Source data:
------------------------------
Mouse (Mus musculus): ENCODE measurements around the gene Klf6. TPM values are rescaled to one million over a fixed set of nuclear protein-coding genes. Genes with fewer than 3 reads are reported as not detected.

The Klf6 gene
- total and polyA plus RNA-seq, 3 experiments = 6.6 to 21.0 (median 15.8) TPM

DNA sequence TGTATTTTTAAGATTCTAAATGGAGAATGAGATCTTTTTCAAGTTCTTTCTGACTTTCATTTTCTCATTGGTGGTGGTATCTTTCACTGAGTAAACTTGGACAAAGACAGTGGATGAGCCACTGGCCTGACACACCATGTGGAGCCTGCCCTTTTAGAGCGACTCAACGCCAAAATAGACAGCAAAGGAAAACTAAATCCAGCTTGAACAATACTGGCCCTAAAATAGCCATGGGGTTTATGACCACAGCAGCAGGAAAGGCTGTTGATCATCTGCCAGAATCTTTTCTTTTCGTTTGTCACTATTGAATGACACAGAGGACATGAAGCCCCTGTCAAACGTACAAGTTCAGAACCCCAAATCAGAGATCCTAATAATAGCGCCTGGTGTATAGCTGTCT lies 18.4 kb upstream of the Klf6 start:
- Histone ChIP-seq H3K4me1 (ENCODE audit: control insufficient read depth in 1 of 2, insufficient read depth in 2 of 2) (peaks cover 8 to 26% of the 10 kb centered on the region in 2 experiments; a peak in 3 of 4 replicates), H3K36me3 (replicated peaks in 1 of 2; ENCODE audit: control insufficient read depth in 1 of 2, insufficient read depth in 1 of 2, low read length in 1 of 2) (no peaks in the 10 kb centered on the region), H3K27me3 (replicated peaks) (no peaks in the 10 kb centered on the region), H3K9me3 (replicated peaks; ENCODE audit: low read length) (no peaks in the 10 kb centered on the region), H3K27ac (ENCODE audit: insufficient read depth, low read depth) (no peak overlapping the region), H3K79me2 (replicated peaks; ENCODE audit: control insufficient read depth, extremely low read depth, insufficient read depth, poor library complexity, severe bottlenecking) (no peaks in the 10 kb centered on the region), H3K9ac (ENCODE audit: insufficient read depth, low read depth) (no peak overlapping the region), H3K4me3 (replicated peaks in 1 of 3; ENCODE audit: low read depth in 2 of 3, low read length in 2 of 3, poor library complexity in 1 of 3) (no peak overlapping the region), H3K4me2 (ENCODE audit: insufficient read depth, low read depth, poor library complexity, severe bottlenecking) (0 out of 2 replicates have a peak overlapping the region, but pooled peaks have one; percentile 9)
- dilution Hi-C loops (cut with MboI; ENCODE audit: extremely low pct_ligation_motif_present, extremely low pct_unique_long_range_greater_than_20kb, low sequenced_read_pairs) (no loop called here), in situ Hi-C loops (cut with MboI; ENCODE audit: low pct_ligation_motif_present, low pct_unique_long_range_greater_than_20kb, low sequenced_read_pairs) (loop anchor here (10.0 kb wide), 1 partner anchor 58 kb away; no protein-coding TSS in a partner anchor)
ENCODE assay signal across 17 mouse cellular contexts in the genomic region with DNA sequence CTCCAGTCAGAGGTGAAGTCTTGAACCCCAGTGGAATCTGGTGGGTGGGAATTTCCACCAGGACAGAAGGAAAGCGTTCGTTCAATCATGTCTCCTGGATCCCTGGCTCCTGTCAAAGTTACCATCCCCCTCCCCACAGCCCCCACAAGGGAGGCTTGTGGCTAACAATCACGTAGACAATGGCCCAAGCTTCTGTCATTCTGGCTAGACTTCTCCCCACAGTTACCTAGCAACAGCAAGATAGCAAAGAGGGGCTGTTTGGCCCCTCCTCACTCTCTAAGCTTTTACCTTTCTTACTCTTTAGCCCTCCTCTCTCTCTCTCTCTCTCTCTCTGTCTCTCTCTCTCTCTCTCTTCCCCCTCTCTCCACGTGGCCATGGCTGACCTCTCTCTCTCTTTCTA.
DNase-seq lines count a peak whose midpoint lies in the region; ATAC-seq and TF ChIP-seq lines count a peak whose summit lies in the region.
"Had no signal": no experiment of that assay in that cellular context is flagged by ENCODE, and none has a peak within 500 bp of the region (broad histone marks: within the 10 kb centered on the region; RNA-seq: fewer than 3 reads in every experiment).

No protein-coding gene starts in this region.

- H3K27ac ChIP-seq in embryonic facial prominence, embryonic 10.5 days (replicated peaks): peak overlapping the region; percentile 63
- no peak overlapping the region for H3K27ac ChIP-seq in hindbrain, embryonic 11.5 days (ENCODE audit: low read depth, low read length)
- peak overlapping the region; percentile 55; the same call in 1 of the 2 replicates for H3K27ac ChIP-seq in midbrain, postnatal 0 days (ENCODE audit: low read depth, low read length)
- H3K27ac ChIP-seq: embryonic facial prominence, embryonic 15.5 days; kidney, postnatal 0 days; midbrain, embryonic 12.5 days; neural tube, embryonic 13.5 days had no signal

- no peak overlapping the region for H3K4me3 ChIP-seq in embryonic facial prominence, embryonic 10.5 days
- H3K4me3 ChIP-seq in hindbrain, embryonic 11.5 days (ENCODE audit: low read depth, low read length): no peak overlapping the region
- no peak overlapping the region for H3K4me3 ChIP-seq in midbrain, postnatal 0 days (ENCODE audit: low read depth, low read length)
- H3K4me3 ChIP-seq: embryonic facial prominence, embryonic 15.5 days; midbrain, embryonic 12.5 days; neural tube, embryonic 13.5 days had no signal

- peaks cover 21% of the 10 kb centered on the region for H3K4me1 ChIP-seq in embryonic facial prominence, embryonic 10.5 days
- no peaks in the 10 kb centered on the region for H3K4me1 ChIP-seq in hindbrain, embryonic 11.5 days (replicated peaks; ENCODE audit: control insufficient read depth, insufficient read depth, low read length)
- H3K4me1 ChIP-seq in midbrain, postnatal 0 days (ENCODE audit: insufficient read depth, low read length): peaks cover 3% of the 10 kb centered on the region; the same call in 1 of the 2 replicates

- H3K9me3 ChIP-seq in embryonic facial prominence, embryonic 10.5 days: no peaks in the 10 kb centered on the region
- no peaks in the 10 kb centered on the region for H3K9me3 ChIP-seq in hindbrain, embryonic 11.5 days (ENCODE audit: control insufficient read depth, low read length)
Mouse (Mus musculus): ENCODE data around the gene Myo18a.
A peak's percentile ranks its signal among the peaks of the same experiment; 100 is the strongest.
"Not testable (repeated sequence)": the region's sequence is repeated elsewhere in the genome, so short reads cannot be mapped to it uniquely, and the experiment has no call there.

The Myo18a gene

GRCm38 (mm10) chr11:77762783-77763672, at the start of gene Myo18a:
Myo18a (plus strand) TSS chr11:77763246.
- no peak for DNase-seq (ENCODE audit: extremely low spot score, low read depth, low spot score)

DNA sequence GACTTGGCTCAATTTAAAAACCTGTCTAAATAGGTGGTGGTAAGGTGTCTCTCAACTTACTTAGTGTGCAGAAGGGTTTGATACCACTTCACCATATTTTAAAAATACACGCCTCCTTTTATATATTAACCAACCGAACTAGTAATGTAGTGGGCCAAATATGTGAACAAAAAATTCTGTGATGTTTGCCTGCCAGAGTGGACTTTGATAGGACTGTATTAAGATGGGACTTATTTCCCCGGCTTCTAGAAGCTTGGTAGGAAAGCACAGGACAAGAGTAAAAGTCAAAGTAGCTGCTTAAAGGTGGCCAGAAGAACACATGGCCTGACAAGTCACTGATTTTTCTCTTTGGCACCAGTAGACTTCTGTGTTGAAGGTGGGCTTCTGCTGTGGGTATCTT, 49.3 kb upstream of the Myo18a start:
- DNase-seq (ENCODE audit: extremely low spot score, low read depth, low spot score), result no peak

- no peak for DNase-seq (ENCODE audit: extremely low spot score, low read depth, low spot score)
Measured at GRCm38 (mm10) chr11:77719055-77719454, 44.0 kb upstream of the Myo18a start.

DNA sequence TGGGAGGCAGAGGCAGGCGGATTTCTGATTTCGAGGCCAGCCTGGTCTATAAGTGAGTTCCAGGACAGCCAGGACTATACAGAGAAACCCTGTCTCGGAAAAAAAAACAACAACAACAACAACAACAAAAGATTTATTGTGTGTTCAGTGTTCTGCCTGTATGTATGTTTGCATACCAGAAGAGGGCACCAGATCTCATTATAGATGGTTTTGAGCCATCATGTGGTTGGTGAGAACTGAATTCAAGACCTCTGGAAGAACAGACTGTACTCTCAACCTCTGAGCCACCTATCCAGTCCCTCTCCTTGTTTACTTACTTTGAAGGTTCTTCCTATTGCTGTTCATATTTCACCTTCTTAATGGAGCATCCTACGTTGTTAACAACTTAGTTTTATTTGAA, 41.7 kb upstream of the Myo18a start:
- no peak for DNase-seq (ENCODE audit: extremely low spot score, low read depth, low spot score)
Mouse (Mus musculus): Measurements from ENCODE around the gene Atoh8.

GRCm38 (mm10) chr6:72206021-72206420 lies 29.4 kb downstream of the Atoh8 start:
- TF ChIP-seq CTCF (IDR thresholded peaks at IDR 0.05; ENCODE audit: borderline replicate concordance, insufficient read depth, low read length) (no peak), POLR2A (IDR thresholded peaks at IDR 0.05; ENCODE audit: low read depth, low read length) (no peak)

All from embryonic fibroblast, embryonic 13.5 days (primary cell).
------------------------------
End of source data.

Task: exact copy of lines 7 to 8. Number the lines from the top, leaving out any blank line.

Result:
ENCODE assay signal across 17 mouse cellular contexts in the genomic region with DNA sequence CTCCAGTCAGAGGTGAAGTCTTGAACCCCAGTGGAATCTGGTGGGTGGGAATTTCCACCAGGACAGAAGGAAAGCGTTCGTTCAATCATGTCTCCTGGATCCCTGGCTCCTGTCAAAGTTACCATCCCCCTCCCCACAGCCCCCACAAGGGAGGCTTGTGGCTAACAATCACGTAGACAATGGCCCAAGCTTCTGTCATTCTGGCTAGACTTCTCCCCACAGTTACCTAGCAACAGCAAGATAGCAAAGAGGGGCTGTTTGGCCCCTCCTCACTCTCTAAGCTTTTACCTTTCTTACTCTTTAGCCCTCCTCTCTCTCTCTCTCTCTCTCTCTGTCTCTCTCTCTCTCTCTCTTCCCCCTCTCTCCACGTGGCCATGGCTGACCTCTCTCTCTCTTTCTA.
DNase-seq lines count a peak whose midpoint lies in the region; ATAC-seq and TF ChIP-seq lines count a peak whose summit lies in the region.